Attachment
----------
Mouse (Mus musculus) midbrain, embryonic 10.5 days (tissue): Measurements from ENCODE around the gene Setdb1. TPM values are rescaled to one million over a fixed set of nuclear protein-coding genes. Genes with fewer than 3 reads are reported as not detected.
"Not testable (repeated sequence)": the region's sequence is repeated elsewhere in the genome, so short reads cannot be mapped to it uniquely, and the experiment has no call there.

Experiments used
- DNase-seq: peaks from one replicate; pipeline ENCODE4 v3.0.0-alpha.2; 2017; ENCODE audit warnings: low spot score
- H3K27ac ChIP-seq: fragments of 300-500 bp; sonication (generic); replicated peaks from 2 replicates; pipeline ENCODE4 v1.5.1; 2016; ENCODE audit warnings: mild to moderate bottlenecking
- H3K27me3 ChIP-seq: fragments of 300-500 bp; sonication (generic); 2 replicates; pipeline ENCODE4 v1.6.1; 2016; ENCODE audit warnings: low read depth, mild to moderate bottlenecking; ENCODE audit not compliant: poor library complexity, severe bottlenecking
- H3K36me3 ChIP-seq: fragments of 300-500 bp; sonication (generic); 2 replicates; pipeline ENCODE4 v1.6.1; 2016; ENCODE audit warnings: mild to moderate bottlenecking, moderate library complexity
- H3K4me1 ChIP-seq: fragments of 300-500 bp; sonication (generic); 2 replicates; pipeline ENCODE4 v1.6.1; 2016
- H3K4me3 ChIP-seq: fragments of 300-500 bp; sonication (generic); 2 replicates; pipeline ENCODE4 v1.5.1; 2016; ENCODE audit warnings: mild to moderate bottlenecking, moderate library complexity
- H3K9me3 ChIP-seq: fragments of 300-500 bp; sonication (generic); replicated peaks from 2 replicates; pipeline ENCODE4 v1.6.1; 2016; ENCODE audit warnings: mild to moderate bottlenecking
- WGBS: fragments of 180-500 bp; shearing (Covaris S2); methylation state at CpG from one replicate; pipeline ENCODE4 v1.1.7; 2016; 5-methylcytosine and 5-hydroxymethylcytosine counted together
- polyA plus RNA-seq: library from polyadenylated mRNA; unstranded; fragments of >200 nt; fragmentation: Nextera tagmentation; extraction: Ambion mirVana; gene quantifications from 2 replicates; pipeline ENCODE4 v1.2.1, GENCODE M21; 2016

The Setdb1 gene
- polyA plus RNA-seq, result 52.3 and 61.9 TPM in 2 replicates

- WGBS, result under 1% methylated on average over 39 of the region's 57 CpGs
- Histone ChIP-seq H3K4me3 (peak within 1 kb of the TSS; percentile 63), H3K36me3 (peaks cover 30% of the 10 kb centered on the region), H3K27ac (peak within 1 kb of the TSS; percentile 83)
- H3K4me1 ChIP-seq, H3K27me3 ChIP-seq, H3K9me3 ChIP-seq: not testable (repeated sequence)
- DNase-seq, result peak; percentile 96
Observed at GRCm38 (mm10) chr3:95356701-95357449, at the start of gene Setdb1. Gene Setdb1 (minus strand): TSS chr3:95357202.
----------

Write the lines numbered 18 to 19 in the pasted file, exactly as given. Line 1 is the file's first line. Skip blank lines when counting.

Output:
- DNase-seq, result peak; percentile 96
Observed at GRCm38 (mm10) chr3:95356701-95357449, at the start of gene Setdb1. Gene Setdb1 (minus strand): TSS chr3:95357202.